Bird is the word: Yankees call up prospect

Lefty-swinging first baseman/DH ranked No. 4 in New York's system

Bird is the word: Yankees call up prospect

CLEVELAND -- As the Yankees attempted to upgrade their roster for the stretch drive, opposing clubs repeatedly asked for big-swinging first baseman Greg Bird in trade proposals. Those overtures were rejected, with the club wishing to hold on to one of its brightest prospects.

Now the Yankees are fighting to reclaim the top spot in the American League East, and they are ready to see what another piece of their future could look like. Bird, their No. 4-ranked prospect according to MLBPipeline.com, made his Major League debut against the Indians on Thursday, batting seventh and playing first base. He went 0-for-5 during the Yanks' 8-6 win, becoming the first Yankees player to go hitless in five or more at-bats in his debut since Derek Jeter on May 29, 1995.

"I'm excited to be here," Bird said. "I don't know what else to say other than that. It's a dream come true. Like I've always said, it's an honor to be a part of this organization, and now it's an honor to be a part of the team, so I'm looking forward to it."

Bird, 22, was summoned from Triple-A Scranton/Wilkes-Barre and selected to the 25-man roster. Manager Joe Girardi said that he plans to use Bird to spell both first baseman Mark Teixeira and designated hitter Alex Rodriguez, with Bird likely to start at least one game this weekend at Toronto.

Bird on making his ML debut

The left-handed-hitting Bird was batting .301 with a .500 slugging percentage in 34 games for Scranton/Wilkes-Barre. A fifth-round selection in the 2011 Draft, Bird has been a career .282 hitter with 48 home runs in 347 Minor League games.

"You hear people use the term, 'professional hitter,'" Girardi said. "He knows how to hit the ball to all fields, he knows how to drive the ball, he knows how to drive in runs; you know, he's had a pretty successful Minor League career hitting the ball."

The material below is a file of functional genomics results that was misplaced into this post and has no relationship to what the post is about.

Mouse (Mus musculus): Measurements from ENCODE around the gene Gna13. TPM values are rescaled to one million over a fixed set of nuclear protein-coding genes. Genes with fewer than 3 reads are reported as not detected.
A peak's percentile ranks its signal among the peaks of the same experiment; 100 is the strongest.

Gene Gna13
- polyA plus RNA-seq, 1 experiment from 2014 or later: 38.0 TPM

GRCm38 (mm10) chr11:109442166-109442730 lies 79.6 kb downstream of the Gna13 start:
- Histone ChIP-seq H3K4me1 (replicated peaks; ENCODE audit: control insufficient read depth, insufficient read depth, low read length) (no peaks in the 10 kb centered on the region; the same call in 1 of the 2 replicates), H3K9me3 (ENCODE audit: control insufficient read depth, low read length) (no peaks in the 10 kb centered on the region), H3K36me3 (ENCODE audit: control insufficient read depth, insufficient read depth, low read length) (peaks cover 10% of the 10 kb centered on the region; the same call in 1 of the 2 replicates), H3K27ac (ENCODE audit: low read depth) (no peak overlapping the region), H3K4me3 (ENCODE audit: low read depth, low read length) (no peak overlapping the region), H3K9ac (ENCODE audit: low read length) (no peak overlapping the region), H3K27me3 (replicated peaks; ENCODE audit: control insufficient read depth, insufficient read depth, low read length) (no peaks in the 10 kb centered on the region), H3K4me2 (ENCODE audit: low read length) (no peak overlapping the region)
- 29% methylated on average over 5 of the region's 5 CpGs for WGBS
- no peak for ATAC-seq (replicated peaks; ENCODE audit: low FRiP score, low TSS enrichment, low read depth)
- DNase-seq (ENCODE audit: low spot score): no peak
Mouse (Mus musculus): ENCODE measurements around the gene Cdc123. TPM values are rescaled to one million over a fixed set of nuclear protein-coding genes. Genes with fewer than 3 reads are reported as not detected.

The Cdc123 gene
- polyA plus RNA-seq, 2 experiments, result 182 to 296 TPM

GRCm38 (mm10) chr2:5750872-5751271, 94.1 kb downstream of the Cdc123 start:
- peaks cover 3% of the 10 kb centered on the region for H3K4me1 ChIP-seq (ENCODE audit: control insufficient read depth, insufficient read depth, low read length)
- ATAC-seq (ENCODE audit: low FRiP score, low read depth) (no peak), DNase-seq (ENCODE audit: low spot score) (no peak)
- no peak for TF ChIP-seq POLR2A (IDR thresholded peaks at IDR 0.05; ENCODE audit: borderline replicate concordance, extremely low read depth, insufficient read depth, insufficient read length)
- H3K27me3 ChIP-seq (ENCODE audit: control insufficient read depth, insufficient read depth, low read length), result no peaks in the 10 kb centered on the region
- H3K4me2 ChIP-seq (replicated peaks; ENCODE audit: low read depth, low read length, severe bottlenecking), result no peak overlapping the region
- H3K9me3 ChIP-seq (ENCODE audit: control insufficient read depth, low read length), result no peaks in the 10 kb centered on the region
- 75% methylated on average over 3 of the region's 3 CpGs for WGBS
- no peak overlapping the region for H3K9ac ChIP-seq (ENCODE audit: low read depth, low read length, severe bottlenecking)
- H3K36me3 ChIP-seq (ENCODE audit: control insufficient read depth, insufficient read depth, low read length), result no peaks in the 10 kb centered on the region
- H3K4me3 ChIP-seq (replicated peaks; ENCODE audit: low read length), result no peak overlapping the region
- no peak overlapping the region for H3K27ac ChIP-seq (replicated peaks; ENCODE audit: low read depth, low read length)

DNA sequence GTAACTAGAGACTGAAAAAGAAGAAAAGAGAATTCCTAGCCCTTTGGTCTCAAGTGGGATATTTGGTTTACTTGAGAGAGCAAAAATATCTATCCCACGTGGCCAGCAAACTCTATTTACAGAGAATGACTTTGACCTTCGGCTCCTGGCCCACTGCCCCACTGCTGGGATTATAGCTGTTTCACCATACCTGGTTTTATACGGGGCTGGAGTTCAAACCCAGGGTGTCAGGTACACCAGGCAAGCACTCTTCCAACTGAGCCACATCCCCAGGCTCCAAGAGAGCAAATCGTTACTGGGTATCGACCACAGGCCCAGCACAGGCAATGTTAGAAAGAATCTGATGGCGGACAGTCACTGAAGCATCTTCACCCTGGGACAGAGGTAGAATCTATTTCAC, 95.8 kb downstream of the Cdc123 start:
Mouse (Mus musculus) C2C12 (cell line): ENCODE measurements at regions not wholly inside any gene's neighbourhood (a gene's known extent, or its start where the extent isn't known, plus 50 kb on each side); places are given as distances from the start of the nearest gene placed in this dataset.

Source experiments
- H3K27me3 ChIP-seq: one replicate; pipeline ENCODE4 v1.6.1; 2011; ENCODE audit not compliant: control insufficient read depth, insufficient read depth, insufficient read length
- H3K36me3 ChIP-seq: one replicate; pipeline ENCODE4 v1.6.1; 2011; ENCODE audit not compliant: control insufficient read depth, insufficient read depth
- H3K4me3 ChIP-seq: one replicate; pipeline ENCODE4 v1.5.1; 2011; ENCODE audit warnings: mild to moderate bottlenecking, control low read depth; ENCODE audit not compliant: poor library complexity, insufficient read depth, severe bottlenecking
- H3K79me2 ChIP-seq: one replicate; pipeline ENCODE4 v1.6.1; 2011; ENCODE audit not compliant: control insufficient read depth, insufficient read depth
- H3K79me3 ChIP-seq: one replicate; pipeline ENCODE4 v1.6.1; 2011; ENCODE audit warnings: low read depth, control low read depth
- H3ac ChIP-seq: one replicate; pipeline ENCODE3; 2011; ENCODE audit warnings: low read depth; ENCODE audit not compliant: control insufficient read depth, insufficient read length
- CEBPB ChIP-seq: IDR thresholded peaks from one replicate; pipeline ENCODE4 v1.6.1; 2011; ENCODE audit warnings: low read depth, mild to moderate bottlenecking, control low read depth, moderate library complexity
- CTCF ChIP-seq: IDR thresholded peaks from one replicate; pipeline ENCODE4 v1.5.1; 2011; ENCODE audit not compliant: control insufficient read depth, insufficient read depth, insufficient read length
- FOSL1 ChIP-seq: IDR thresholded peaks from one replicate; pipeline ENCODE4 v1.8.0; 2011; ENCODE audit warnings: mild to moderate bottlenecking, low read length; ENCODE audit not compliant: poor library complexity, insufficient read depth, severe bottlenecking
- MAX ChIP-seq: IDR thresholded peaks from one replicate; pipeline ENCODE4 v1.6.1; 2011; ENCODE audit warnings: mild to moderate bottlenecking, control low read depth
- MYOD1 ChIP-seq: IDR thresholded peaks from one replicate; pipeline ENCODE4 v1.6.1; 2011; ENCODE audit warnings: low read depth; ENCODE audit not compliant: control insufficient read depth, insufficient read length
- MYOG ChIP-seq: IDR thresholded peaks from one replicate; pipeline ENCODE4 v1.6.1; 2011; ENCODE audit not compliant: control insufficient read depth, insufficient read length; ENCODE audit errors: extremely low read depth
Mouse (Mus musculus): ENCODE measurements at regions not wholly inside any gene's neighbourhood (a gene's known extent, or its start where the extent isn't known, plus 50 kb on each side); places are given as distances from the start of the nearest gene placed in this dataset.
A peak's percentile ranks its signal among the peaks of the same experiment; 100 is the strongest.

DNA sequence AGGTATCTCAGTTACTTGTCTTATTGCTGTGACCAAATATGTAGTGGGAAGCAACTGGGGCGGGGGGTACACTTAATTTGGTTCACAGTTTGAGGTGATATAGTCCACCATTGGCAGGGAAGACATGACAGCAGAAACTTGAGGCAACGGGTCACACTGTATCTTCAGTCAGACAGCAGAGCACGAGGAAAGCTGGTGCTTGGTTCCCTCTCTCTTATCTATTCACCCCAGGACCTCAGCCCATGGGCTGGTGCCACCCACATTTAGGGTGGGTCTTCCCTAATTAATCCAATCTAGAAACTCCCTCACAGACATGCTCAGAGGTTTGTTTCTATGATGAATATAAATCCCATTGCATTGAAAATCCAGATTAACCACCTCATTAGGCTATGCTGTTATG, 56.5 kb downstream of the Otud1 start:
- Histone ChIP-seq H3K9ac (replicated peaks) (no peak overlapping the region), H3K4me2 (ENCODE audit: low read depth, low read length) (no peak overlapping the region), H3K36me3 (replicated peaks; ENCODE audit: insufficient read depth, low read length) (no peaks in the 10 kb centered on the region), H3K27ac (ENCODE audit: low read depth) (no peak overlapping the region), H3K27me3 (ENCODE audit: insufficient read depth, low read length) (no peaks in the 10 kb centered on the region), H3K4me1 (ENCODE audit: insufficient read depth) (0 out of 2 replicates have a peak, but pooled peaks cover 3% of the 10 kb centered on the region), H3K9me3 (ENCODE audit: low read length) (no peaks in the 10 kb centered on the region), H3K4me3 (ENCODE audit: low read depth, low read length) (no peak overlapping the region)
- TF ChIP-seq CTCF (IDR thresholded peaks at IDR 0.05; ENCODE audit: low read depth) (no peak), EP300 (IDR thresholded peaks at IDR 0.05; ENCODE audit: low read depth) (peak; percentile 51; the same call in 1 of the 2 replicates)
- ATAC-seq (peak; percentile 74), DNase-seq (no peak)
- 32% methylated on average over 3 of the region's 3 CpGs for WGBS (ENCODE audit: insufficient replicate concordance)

This spring, general manager Brian Cashman referred to Bird as "by far" the best hitter among the organization's Minor League players. Rodriguez was similarly wowed by Bird this spring, saying that he and outfielder Aaron Judge, the Yankees' No. 2 prospect, were "two of the finest hitters I've seen in a long time."

Bird will become the 15th player to make his Major League debut with the Yankees this year. On Thursday afternoon, outfielder Brett Gardner quizzed right-hander Luis Severino about what the Yankees have in Bird. The 21-year-old pitcher replied, "The best."

"Our goal this whole year has been to help this team win," Bird said. "So all of these guys, however we can do it, we're going to do it to the best of our ability. So getting to talk to them and hear their experiences and what it's been like, it's been great."

Yankees call up Bird

In corresponding roster moves, right-hander Nick Goody was optioned to Triple-A, while right-hander Diego Moreno was transferred to the 60-day disabled list.

The Yankees, who have lost five straight, are in a stretch of 16 consecutive games, so Bird provides a boost of youth to a veteran lineup that has appeared sluggish of late.

Girardi said that Teixeira and Rodriguez are both healthy, but over the Yanks' last seven games entering play on Thursday, Teixeira is 4-for-28 with nine strikeouts and Rodriguez is 4-for-28 with seven strikeouts.

"So much of it depends on the type of games you have, how late we get into certain cities and how they're feeling physically," Girardi said. "It's that time of year that you check in with guys more physically. We'll take it day by day."

The Most Valuable Player of the Arizona Fall League last season, Bird began this season with Double-A Trenton. The Colorado native hit .258 with a .358 on-base percentage and a .445 slugging mark in 49 games prior to his promotion to Triple-A.

"It's going to be a good night," Bird said. "We're just trying to get back on the winning side of things, I think. That's my only goal, is to help this team win right now. However I can do that, that's what I'm trying to do here."

Bryan Hoch is a reporter for MLB.com. Follow him on Twitter @bryanhoch, on Facebook and read his MLBlog, Bombers Beat. This story was not subject to the approval of Major League Baseball or its clubs.